Is Consciousness Really Such a ‘Hard Problem’?

Not if we are willing to accept that it is built into the fabric of the universe.

Craig Axford

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Photo by Sasha Freemind on Unsplash

Consciousness is, for many philosophers, considered a baffling mystery. The philosopher David Chalmers is commonly credited with labeling consciousness the “hard problem.” In his book The Conscious Mind: In Search of a Fundamental Theory, he writes:

Conscious experience is at once the most familiar thing in the world and the most mysterious. There is nothing we know about more directly than consciousness, but it is far from clear how to reconcile it with everything else we know. Why does it exist? What does it do? How could it possibly arise from lumpy gray matter?

Elsewhere Chalmers contends:

It [consciousness] is not something that one would have predicted from the other [material] features alone. That is, consciousness is surprising. If all we knew about were the facts of physics, and even the facts about dynamics and information processing in complex systems, there would be no compelling reason to postulate the existence of conscious experience. (Emphasis added)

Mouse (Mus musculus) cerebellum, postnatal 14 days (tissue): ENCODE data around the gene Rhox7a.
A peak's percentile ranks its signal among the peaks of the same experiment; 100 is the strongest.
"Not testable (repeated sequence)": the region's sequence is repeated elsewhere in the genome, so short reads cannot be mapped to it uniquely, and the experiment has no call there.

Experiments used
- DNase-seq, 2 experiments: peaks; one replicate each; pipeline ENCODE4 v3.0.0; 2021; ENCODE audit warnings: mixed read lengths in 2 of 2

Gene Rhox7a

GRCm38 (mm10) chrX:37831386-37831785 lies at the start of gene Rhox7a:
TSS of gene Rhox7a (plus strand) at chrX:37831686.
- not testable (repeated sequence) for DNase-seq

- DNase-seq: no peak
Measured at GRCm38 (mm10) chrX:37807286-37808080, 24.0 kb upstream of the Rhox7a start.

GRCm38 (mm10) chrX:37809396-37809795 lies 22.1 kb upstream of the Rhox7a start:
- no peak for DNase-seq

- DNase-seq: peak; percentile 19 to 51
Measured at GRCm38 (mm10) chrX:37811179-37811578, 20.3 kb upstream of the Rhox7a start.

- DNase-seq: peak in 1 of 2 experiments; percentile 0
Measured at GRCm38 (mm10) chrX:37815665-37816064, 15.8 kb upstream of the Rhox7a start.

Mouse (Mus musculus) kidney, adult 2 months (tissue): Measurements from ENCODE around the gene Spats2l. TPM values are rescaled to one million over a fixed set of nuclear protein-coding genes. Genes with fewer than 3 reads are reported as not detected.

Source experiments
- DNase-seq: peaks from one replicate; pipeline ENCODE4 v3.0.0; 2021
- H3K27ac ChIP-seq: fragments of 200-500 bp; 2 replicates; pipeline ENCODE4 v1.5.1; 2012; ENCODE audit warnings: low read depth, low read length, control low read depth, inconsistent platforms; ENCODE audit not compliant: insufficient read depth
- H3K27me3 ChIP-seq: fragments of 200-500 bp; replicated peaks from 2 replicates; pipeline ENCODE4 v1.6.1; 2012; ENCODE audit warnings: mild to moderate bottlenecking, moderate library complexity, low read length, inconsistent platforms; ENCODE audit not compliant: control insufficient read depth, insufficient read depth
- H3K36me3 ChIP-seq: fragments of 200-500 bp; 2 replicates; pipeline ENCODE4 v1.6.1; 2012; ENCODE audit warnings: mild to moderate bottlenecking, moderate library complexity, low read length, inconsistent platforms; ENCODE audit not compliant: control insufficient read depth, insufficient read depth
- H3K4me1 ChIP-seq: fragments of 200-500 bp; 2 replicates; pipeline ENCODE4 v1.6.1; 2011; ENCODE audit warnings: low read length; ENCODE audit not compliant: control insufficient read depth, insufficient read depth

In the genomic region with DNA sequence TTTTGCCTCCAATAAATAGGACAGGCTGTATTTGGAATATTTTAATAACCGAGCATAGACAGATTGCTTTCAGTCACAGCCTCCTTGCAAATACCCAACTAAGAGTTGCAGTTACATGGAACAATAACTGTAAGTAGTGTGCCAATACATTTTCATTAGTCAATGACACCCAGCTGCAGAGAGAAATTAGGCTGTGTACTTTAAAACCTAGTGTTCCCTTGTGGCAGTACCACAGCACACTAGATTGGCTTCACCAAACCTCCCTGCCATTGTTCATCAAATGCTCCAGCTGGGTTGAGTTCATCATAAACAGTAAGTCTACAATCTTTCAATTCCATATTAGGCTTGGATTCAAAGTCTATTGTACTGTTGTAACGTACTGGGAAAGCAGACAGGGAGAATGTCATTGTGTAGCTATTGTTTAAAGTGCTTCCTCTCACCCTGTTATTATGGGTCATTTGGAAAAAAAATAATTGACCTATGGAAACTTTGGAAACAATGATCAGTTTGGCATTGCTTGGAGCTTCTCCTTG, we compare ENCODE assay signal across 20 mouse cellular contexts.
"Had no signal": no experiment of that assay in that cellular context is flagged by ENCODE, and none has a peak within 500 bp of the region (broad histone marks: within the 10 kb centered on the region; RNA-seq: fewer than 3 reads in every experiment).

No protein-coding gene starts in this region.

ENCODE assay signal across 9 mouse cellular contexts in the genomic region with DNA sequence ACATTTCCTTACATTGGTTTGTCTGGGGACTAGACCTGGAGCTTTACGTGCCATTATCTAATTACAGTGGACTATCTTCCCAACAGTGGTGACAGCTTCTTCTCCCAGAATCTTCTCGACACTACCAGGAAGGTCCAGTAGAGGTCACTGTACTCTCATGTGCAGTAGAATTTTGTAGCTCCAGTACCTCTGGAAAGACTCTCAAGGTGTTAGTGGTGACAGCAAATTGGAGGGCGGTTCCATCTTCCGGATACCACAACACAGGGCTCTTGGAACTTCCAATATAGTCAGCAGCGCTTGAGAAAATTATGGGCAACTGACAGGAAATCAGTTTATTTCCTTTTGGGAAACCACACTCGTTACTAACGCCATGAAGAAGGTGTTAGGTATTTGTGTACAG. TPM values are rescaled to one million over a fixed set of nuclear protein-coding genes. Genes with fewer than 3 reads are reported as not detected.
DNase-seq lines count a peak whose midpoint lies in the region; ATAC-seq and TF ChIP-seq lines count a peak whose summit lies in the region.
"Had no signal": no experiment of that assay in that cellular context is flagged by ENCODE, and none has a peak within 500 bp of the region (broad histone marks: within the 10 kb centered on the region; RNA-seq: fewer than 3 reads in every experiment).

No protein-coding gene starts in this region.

Chalmers finds consciousness so difficult because he, like so many of his contemporaries and others before him, is starting from the premise that consciousness arises from matter in some mysterious way once matter achieves sufficient complexity. When you start from this premise, it is indeed hard to see why consciousness should result from a critical mass of otherwise unconscious matter. Indeed, as Chalmers rightly points out, so far at least it has proven impossible to explain.

We see the same premise that has tripped up everyone from Rene Descartes to David Chalmers making an appearance in Edward John’s recent article here on Medium entitled Three Reasons God Cannot Possibly Exist. Reason #1, according to John, is the “human race is a flawed species.” Reason #2, “Most animals need to murder other animals.” Reason #3, “Consciousness cannot exist alone.”

Whether a god(s) does or does not exist is beyond the scope of this essay. Nonetheless, Edward John’s third reason “God cannot possibly exist” — that “consciousness cannot exist alone” — caught my attention. It is offered to us here as a…

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Craig Axford

M.A. in Environment and Management and undergraduate degrees in Anthropology & Environmental Studies. Living in Moab, Utah. A generalist, not a specialist.